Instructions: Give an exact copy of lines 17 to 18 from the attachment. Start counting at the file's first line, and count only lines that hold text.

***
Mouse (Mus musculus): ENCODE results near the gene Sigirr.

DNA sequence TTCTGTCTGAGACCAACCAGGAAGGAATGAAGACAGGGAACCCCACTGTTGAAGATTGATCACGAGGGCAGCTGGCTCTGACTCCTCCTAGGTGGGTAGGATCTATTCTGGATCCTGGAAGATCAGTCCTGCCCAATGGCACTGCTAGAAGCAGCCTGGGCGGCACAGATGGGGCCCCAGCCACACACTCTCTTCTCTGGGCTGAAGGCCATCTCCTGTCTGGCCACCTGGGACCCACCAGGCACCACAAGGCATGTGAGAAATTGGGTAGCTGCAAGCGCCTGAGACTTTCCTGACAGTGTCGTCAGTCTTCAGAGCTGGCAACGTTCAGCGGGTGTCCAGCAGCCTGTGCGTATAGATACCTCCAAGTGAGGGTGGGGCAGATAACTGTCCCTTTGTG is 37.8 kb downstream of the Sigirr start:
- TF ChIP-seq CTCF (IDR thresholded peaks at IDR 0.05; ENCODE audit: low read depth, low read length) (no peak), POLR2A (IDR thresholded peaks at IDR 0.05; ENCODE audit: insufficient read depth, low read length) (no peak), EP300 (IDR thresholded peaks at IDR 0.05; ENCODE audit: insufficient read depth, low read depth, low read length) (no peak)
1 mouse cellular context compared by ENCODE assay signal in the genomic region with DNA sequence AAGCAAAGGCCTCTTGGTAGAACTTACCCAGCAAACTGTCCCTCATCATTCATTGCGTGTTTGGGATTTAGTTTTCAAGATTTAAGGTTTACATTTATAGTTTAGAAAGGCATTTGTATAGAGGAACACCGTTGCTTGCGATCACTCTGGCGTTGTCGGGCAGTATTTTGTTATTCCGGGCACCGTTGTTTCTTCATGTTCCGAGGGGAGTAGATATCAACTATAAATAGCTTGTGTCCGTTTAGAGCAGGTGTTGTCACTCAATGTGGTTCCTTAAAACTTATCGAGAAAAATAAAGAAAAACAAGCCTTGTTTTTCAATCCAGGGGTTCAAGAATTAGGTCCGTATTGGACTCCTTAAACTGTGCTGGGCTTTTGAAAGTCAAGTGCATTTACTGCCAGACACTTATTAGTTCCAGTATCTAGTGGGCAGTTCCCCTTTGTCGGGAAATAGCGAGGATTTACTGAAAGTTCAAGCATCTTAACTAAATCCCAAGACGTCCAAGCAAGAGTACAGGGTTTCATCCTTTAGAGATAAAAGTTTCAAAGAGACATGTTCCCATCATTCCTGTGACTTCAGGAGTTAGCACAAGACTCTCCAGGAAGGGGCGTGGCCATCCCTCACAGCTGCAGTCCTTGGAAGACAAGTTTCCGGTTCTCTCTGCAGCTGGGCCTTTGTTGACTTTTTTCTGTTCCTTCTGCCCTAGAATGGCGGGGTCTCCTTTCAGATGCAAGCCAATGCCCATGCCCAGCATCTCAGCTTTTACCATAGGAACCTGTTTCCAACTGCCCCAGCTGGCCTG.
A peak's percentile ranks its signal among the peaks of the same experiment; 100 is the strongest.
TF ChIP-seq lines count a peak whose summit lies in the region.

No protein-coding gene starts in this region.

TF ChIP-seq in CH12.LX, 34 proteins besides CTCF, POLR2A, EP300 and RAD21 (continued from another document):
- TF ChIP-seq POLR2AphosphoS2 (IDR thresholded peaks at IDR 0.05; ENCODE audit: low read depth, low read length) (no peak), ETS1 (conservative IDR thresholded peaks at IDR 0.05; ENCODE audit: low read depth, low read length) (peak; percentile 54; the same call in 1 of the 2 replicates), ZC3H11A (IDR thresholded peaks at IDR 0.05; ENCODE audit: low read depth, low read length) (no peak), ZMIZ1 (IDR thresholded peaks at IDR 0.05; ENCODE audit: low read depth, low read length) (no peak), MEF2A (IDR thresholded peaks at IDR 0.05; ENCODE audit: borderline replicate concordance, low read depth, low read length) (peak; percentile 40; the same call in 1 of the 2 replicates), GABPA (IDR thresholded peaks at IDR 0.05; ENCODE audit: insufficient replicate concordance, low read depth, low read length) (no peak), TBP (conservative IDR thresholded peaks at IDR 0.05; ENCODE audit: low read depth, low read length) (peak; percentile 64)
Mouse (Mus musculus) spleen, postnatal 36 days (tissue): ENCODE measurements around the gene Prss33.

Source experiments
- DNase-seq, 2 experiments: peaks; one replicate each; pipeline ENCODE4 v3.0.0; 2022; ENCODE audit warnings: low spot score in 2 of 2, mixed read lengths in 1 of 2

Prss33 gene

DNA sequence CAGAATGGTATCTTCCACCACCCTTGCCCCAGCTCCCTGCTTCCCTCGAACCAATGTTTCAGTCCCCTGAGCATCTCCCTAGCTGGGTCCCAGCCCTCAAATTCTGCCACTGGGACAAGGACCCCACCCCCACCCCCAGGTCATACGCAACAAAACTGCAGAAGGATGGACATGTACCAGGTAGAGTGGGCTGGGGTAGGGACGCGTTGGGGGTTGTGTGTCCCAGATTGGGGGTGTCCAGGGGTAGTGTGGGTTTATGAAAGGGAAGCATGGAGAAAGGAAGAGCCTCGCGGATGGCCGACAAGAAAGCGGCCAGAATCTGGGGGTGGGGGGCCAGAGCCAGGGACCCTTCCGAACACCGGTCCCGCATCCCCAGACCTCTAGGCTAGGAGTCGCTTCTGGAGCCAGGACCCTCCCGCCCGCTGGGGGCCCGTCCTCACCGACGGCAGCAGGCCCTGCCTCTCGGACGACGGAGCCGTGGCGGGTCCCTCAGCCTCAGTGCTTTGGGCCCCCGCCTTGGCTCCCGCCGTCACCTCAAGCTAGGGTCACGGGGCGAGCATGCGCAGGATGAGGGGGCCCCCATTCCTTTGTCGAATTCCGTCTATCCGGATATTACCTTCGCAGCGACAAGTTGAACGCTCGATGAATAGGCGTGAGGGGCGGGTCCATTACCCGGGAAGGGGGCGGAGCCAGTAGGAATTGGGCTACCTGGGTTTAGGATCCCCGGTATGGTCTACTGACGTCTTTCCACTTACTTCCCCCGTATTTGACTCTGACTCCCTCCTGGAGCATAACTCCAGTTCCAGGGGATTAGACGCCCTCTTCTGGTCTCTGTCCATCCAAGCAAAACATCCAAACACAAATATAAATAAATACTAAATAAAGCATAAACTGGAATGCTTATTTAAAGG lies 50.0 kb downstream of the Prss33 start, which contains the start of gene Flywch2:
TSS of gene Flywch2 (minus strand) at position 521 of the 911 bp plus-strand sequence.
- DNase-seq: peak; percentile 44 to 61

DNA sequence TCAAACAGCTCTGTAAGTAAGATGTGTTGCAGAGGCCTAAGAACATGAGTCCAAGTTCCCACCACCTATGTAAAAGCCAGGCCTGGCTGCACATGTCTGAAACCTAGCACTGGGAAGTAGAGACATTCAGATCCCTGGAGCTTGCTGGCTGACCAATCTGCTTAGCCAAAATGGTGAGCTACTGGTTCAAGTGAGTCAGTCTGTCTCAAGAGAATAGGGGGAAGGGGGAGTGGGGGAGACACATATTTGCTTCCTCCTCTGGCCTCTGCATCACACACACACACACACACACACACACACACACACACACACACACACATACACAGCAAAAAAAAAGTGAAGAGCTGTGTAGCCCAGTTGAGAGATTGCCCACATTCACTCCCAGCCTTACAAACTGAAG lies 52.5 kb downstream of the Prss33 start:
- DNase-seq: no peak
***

DNA sequence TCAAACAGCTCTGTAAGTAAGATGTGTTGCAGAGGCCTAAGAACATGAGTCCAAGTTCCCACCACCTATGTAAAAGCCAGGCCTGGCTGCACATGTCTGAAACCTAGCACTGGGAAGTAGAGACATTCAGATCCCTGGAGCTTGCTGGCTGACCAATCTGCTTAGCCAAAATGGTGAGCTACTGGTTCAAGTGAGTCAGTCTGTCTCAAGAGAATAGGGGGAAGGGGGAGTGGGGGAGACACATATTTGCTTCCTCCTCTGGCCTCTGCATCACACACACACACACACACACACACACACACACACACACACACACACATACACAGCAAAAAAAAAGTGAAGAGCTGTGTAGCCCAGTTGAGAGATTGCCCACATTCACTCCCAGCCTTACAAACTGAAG lies 52.5 kb downstream of the Prss33 start:
- DNase-seq: no peak